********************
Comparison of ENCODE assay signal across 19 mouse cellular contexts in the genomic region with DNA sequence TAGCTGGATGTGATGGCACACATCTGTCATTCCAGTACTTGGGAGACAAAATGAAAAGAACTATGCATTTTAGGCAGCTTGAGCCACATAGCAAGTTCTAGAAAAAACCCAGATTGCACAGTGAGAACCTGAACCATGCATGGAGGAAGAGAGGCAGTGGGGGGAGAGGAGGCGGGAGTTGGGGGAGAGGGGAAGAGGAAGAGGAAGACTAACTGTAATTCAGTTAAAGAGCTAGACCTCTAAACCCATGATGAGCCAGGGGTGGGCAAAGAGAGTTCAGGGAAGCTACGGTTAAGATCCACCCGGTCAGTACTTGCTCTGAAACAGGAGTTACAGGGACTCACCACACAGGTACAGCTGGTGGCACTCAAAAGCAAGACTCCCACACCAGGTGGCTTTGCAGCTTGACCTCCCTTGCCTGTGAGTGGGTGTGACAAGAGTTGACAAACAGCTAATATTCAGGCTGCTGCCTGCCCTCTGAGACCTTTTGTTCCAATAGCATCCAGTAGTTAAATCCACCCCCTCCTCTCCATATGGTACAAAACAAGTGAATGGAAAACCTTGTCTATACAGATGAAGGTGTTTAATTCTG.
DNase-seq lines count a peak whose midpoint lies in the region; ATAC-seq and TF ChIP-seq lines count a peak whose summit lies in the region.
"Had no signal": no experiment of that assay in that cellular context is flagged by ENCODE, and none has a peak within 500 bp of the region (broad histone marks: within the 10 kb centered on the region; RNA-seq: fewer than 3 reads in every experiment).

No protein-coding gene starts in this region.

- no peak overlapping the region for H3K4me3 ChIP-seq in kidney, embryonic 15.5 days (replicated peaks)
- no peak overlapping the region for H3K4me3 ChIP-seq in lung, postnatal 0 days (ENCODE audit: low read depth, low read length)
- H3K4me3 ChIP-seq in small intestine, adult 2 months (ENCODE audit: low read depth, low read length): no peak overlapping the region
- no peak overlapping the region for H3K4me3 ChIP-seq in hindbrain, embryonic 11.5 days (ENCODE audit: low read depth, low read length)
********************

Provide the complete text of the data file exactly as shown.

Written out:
Comparison of ENCODE assay signal across 19 mouse cellular contexts in the genomic region with DNA sequence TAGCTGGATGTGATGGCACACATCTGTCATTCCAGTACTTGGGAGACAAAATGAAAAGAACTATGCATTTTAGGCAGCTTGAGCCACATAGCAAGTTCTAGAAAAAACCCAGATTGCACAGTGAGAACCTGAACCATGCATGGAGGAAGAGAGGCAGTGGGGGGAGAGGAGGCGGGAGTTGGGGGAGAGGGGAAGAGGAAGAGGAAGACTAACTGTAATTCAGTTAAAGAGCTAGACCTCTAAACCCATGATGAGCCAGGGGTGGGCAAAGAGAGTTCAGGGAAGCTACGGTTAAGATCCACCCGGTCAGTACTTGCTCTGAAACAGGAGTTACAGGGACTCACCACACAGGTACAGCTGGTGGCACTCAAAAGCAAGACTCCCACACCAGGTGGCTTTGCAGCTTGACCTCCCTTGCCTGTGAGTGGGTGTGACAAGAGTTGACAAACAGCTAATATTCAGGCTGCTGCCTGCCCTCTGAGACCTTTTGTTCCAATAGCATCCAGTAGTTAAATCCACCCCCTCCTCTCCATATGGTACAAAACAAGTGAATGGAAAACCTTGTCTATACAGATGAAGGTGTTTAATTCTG.
DNase-seq lines count a peak whose midpoint lies in the region; ATAC-seq and TF ChIP-seq lines count a peak whose summit lies in the region.
"Had no signal": no experiment of that assay in that cellular context is flagged by ENCODE, and none has a peak within 500 bp of the region (broad histone marks: within the 10 kb centered on the region; RNA-seq: fewer than 3 reads in every experiment).

No protein-coding gene starts in this region.

- no peak overlapping the region for H3K4me3 ChIP-seq in kidney, embryonic 15.5 days (replicated peaks)
- no peak overlapping the region for H3K4me3 ChIP-seq in lung, postnatal 0 days (ENCODE audit: low read depth, low read length)
- H3K4me3 ChIP-seq in small intestine, adult 2 months (ENCODE audit: low read depth, low read length): no peak overlapping the region
- no peak overlapping the region for H3K4me3 ChIP-seq in hindbrain, embryonic 11.5 days (ENCODE audit: low read depth, low read length)